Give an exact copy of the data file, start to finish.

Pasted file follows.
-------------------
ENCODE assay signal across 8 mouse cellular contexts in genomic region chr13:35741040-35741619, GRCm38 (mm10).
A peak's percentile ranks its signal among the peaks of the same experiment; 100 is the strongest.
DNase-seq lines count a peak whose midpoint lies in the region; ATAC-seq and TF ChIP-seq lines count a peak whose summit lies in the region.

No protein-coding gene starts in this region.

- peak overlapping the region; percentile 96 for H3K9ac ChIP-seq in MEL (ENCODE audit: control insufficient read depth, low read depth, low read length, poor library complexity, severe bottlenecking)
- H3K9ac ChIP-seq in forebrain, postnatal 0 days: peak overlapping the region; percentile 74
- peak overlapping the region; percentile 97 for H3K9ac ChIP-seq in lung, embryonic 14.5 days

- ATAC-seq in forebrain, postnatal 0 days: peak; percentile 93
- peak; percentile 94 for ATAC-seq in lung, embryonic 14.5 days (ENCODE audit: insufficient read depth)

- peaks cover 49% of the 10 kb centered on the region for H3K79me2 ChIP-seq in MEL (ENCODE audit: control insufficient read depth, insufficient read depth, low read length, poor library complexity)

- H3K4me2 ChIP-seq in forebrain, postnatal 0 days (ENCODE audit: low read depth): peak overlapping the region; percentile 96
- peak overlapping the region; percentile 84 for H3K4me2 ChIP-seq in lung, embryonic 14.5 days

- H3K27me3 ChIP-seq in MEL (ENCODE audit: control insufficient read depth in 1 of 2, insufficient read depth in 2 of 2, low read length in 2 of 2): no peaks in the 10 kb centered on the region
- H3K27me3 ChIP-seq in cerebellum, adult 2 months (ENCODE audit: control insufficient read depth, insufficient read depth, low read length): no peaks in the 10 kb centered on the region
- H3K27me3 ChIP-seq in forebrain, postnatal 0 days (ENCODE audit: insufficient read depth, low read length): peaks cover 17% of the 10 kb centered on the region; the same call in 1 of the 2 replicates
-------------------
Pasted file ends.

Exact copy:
ENCODE assay signal across 8 mouse cellular contexts in genomic region chr13:35741040-35741619, GRCm38 (mm10).
A peak's percentile ranks its signal among the peaks of the same experiment; 100 is the strongest.
DNase-seq lines count a peak whose midpoint lies in the region; ATAC-seq and TF ChIP-seq lines count a peak whose summit lies in the region.

No protein-coding gene starts in this region.

- peak overlapping the region; percentile 96 for H3K9ac ChIP-seq in MEL (ENCODE audit: control insufficient read depth, low read depth, low read length, poor library complexity, severe bottlenecking)
- H3K9ac ChIP-seq in forebrain, postnatal 0 days: peak overlapping the region; percentile 74
- peak overlapping the region; percentile 97 for H3K9ac ChIP-seq in lung, embryonic 14.5 days

- ATAC-seq in forebrain, postnatal 0 days: peak; percentile 93
- peak; percentile 94 for ATAC-seq in lung, embryonic 14.5 days (ENCODE audit: insufficient read depth)

- peaks cover 49% of the 10 kb centered on the region for H3K79me2 ChIP-seq in MEL (ENCODE audit: control insufficient read depth, insufficient read depth, low read length, poor library complexity)

- H3K4me2 ChIP-seq in forebrain, postnatal 0 days (ENCODE audit: low read depth): peak overlapping the region; percentile 96
- peak overlapping the region; percentile 84 for H3K4me2 ChIP-seq in lung, embryonic 14.5 days

- H3K27me3 ChIP-seq in MEL (ENCODE audit: control insufficient read depth in 1 of 2, insufficient read depth in 2 of 2, low read length in 2 of 2): no peaks in the 10 kb centered on the region
- H3K27me3 ChIP-seq in cerebellum, adult 2 months (ENCODE audit: control insufficient read depth, insufficient read depth, low read length): no peaks in the 10 kb centered on the region
- H3K27me3 ChIP-seq in forebrain, postnatal 0 days (ENCODE audit: insufficient read depth, low read length): peaks cover 17% of the 10 kb centered on the region; the same call in 1 of the 2 replicates